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Temporary Workers: Not Just a 'Guest Employee'

October 2013 By Dale Rothenberger

There's a shift occurring in employment and job placement in America. Jobs created since the recession ended in 2009 have been centered around bringing in workers on a temporary assignment basis. This makes sense; it saves on benefits and gives management the flexibility to manage staffing without layoffs, etc.

This new dynamic has created a need in how the Occupational Safety and Health Administration (OSHA) looks at protecting the employee and who is responsible for their safety while working as a "guest employee" at your workplace.

Pending revisions should be announced for action by December 2013. Are you prepared for updates to your P&Ps and supervisory needs? Learn what is required by OSHA, revisions needed to contracts with employment agencies, insurance and risk management considerations, and proper supervision and protection of personnel working in your printing plant or bindery operation.

According to the Bureau of Labor Statistics (BLS), in 2011 there were 2.8 million-plus temporary workers in the United States, about 2.3 percent of the workforce that year. "Temps" are classified by the BLS under temporary help services. During the past four years, 15 percent of new jobs created were in the temporary help services sector.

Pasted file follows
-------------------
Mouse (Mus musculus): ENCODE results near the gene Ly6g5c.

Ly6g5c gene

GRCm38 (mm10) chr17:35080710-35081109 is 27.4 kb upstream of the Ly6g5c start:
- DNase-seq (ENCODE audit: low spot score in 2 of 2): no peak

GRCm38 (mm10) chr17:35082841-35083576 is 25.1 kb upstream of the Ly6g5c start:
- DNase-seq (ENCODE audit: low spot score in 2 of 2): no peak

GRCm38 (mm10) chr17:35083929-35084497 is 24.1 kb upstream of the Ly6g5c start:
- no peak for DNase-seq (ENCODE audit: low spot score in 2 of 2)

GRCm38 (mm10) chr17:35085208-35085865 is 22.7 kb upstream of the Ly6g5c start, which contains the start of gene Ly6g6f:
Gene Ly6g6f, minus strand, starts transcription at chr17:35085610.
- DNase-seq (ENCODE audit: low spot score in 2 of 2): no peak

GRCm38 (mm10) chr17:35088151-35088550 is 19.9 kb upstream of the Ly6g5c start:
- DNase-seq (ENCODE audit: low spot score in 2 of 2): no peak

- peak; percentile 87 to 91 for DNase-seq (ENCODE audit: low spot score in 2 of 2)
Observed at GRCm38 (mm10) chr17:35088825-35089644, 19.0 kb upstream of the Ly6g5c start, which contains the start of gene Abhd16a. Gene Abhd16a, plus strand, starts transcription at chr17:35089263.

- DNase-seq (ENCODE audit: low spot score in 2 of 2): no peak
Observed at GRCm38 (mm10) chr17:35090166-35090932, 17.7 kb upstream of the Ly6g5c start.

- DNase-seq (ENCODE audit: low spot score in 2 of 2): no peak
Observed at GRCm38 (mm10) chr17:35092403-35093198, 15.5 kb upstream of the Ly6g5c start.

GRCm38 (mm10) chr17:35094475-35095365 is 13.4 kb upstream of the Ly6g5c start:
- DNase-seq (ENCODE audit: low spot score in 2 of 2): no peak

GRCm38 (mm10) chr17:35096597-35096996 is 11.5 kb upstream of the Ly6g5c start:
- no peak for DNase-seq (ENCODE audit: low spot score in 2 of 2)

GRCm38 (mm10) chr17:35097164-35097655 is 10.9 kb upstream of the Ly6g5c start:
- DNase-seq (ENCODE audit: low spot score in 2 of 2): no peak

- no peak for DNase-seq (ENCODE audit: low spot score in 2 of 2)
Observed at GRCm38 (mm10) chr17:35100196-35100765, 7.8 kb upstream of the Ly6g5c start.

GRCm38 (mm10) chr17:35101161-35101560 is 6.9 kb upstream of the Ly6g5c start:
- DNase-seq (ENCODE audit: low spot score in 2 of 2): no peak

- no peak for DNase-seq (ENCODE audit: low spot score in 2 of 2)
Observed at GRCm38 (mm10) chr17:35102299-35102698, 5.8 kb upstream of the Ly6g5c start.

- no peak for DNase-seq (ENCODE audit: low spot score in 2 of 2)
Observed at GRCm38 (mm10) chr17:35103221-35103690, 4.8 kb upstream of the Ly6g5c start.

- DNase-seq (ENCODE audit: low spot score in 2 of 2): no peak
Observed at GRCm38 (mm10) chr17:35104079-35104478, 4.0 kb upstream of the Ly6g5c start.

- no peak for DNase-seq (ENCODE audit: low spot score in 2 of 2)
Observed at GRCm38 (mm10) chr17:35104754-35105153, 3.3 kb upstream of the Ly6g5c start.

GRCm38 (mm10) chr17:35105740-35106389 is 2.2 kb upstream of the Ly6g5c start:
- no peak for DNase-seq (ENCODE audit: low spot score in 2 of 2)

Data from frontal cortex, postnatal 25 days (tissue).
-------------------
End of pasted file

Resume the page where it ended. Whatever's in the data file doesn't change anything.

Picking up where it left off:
Temp jobs accounted for the whopping 116 percent of job growth in Memphis, TN (that means that one sector added more jobs than all other industries together); 66 percent in Birmingham, AL; 65 percent in Cincinnati; 58 percent in Hartford, CT; 51 percent in Milwaukee; 46 percent in Kansas City, MO; and 40 percent or more in Cleveland, Chicago and Philadelphia.

Doesn't Matter Who Writes the Checks

Who is the temp actually working for while at your establishment? In most cases, the "host" employer is paying the service that provided the workers, so the temp draws a paycheck from the temp service, not the work site. Many employers mistakenly, or conveniently, conclude that since the temp is technically being paid by someone else, the temp works for someone else or is a contractor. This is not so for OSHA purposes.

Employees are not defined by OSHA based on who pays them. What matters is whether there is an employer-employee relationship between the parties. Criteria OSHA uses to determine that relationship includes:

  • The nature and degree of control the hiring party asserts over the manner in which the work is done.
  • The degree of skill and independent judgment the temporary worker is expected to apply.
  • The extent to which the services provided are an integral part of the employer's business.
  • The right of the employer to assign new tasks to the worker.
  • Control over when the work is performed and how long it takes.

So, if you have temporary workers in your plant and you are telling them how, when and where to do their job, and the work they do is integral to your business, under OSHA they are your employees. If they get hurt or need training, personal protective gear, hearing exams, medical surveillance or air monitoring, they must receive the same treatment as your regular employees.

 

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